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Smart Storage Ideas for Small Kitchens
Check out these smart storage ideas for keeping a small kitchen organized and efficient
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Storage Ideas for Small Kitchens
It’s true; small kitchens can be just as organized and efficient as their larger counterparts. Check out these smart ideas for storing dishes, cookware, and other kitchen staples.
Kitchen designer: RitaLuisa Garcès
Take cabinets to the ceiling.
When it comes to thinking vertically, kitchens stand to reap the most benefit. Take cabinetry all the way up to the ceiling, but be smart about what you stow where. Store what you use most often within arm’s reach. Reserve the highest cabinets for seldom-used items such as turkey roasters and holiday dishes.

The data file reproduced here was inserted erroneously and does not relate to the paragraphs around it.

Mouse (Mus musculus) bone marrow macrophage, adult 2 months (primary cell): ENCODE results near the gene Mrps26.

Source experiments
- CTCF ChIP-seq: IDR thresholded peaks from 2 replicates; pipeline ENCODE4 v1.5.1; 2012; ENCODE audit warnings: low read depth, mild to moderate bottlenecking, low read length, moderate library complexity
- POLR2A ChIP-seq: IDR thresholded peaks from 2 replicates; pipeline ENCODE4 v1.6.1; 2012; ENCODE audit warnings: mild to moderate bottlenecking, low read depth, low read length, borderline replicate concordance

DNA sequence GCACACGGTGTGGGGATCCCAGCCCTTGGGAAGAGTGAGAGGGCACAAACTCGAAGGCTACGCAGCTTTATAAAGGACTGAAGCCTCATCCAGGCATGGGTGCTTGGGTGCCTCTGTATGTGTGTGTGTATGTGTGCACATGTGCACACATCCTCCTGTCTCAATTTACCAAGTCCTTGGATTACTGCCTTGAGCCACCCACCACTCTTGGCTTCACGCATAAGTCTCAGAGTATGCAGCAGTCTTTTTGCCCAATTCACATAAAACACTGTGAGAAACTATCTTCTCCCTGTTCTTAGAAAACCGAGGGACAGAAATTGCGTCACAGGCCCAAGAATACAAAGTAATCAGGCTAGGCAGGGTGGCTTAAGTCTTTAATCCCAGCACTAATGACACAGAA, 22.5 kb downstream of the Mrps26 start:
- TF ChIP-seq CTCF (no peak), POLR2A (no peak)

Interior design: Joe Lucas and Parrish Chilcoat
Put storage overhead.
Free up base cabinets for other kitchen paraphernalia by hanging pots and pans from a rack mounted to the ceiling. Bonus: You get an instant focal point!
Add a multi-functional island.
Islands offer handy work surfaces for kitchen helpers. But why stop there? Choose a slim island with at least one additional shelf to hold cookware and dishes. Use baskets or bins to corral smaller items such as utensils or seasonings.
Invest in custom cabinetry.